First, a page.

Cancer and Green Tea – Sorting Through The Evidence

Cancer and Green Tea – Sorting Through The Evidence

By now most of us have heard that green tea may have tremendous potential in terms of helping us win the war against cancer. There have been many studies that have shown that green tea has been shown to prevent the development of cancer when it is a significant part of your diet. In addition, there have even been studies that have shown that green tea may even have potential for treating cancer.

But, then occasionally you’ll find a study that makes it sound as though green tea may actually have some negative effects on our health. So, it can be easy to get confused as to whether we really should be adding green tea to our diets for health benefits or not.

Here are a few things that are known for sure.

Anti-oxidants are good for us. They combat the free radicals that are created in our bodies as we process food. When our diet is low in anti-oxidants the free radicals damage our cells and our DNA. Over time this leads to aging and disease.

Tea contains EGCG and polyphenols. These are two of the most potent forms of anti-oxidants, making tea, particularly green tea, because of its lack of fermentation, rich in the substance that protect us from aging and disease.

There are no known side effects to drinking green tea. Green tea is lower in caffeine that coffee or black tea, so it’s a good beverage choice for those who must watch their intake of caffeine. And, it’s completely natural. A simple cup of tea will have no additives, preservatives or processed substances.

Asian cultures drink a large amount of green tea and have a significantly lower than incidence of cancer, heart disease and stroke. Of course, there may be other factors in the Asian lifestyle that affect their lower incidence of disease. However, there are some statistics that are startling. For instance, nearly 75% of all Japanese men smoke, yet their risk of lung cancer and heart disease is significantly lower than that of American men.

It’s true that we still need additional research on humans to gain more conclusive evidence about green tea and its potential in preventing or treating cancer.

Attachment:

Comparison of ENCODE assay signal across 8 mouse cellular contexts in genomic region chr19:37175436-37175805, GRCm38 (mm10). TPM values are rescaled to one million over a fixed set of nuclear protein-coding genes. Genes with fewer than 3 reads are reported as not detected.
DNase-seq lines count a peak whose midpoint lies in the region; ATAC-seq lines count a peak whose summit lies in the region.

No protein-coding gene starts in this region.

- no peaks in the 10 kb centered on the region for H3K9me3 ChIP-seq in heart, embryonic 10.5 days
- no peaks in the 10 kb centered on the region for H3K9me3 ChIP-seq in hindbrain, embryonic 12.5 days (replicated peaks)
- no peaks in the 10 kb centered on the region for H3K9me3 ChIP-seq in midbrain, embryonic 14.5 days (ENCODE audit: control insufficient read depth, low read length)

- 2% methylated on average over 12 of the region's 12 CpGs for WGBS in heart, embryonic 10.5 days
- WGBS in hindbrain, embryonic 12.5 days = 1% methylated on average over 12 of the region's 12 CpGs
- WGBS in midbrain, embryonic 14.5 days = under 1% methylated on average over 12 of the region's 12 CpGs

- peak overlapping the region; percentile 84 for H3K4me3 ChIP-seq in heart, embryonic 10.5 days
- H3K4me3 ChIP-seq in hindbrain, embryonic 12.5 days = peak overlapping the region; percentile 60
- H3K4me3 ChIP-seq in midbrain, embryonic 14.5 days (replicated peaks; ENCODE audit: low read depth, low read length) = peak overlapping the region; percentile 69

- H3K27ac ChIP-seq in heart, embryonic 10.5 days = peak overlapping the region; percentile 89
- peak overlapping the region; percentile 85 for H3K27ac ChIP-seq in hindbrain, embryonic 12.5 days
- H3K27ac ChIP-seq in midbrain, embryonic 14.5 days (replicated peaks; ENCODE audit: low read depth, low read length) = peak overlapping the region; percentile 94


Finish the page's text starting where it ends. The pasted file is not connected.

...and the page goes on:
Many of the studies that have been conducted have been on mice. Human research takes years of follow up to be conclusive and is more difficult than laboratory research. And, there are many more factors that must be considered during human studies, such as habits and genetics.

One interesting discussion of the studies that have been performed on green tea and their results, both positive and negative, is in the National Library of Medicine. This publication gave an overview of several studies done on green tea and cancer. The breakdown looks like this.

In 5 studies on colon cancer, three concluded that it might prevent cancer, one concluded that green tea might contribute to cancer.

In 4 studies on rectal cancer, one reported that green tea could prevent cancer, but two showed that it might actually contribute to developing the disease.

In 10 studies on stomach cancer, 6 suggested that green tea might prevent cancer and 3 suggested that it might contribute to cancer. The most comprehensive study on stomach cancer reported that green tea is an effective preventer of cancer.

Nearly all studies on pancreatic and esophageal cancer suggest that green tea has a preventative effect, and most lung cancer studies have shown positive results, though there has been at least one study that reported and increased risk associated with green tea.

So, as with many other health research concerns, there is still much work that needs to be done. And, there have been a few studies that have shown a possibility that green tea might actually increase your risk of cancer. However, when you take the research as a whole, it seems probable that you’re better off drinking green tea than avoiding it.

As research continues, we’ll learn more definitive information about the level of protection that green tea can provide, and just exactly how it provides this protection. As we learn more, we’ll be better able to determine how much tea you really need to drink and on which cancers it seems to be most effective.

In spite of the few studies that have shown some negative results, overall researchers believe that green tea shows great promise in the area of cancer prevention and treatment. For centuries, Asians have used green tea to prevent and treat all kinds of illnesses, even before there was scientific research to support it.

In the mean time, there seems to be no reason to avoid green tea. It’s refreshing, has no side effects and can be a great way to lower your intake of caffeine. Keep your eyes out for the new research findings as they emerge – it’s sure to be exciting to find out all the potential that lies in green tea.

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